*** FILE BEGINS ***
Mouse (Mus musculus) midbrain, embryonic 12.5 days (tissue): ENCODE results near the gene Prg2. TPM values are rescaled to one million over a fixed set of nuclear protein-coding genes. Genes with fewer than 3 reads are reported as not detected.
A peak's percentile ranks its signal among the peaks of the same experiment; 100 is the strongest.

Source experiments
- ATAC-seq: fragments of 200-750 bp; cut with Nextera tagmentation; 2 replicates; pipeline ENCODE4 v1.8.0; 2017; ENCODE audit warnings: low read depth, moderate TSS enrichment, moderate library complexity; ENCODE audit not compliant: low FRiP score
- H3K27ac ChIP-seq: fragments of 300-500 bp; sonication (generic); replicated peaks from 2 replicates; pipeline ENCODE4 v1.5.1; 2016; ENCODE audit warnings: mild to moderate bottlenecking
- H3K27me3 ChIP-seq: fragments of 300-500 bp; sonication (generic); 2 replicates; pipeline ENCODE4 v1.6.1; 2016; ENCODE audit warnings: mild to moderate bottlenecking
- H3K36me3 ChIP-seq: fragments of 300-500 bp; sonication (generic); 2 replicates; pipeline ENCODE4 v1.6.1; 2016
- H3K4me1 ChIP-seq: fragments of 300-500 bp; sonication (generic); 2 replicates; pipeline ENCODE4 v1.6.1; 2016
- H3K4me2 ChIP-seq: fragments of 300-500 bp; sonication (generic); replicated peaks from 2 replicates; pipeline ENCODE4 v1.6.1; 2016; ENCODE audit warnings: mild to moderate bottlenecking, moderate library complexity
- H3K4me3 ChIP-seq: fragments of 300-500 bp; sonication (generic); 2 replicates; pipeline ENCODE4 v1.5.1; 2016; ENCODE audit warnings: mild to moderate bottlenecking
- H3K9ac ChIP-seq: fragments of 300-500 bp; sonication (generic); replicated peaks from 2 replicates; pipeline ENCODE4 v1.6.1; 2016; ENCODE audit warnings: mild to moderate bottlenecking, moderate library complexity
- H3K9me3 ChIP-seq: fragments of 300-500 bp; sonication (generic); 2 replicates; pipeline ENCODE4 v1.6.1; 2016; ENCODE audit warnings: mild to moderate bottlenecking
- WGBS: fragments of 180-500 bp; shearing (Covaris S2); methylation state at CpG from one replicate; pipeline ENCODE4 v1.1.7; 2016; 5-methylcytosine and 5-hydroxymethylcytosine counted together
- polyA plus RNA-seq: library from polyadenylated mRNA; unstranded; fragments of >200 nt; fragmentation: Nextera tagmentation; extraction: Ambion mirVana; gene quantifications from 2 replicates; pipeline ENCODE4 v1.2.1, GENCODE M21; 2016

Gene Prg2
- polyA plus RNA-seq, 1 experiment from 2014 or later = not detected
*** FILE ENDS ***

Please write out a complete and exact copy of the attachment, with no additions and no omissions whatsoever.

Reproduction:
Mouse (Mus musculus) midbrain, embryonic 12.5 days (tissue): ENCODE results near the gene Prg2. TPM values are rescaled to one million over a fixed set of nuclear protein-coding genes. Genes with fewer than 3 reads are reported as not detected.
A peak's percentile ranks its signal among the peaks of the same experiment; 100 is the strongest.

Source experiments
- ATAC-seq: fragments of 200-750 bp; cut with Nextera tagmentation; 2 replicates; pipeline ENCODE4 v1.8.0; 2017; ENCODE audit warnings: low read depth, moderate TSS enrichment, moderate library complexity; ENCODE audit not compliant: low FRiP score
- H3K27ac ChIP-seq: fragments of 300-500 bp; sonication (generic); replicated peaks from 2 replicates; pipeline ENCODE4 v1.5.1; 2016; ENCODE audit warnings: mild to moderate bottlenecking
- H3K27me3 ChIP-seq: fragments of 300-500 bp; sonication (generic); 2 replicates; pipeline ENCODE4 v1.6.1; 2016; ENCODE audit warnings: mild to moderate bottlenecking
- H3K36me3 ChIP-seq: fragments of 300-500 bp; sonication (generic); 2 replicates; pipeline ENCODE4 v1.6.1; 2016
- H3K4me1 ChIP-seq: fragments of 300-500 bp; sonication (generic); 2 replicates; pipeline ENCODE4 v1.6.1; 2016
- H3K4me2 ChIP-seq: fragments of 300-500 bp; sonication (generic); replicated peaks from 2 replicates; pipeline ENCODE4 v1.6.1; 2016; ENCODE audit warnings: mild to moderate bottlenecking, moderate library complexity
- H3K4me3 ChIP-seq: fragments of 300-500 bp; sonication (generic); 2 replicates; pipeline ENCODE4 v1.5.1; 2016; ENCODE audit warnings: mild to moderate bottlenecking
- H3K9ac ChIP-seq: fragments of 300-500 bp; sonication (generic); replicated peaks from 2 replicates; pipeline ENCODE4 v1.6.1; 2016; ENCODE audit warnings: mild to moderate bottlenecking, moderate library complexity
- H3K9me3 ChIP-seq: fragments of 300-500 bp; sonication (generic); 2 replicates; pipeline ENCODE4 v1.6.1; 2016; ENCODE audit warnings: mild to moderate bottlenecking
- WGBS: fragments of 180-500 bp; shearing (Covaris S2); methylation state at CpG from one replicate; pipeline ENCODE4 v1.1.7; 2016; 5-methylcytosine and 5-hydroxymethylcytosine counted together
- polyA plus RNA-seq: library from polyadenylated mRNA; unstranded; fragments of >200 nt; fragmentation: Nextera tagmentation; extraction: Ambion mirVana; gene quantifications from 2 replicates; pipeline ENCODE4 v1.2.1, GENCODE M21; 2016

Gene Prg2
- polyA plus RNA-seq, 1 experiment from 2014 or later = not detected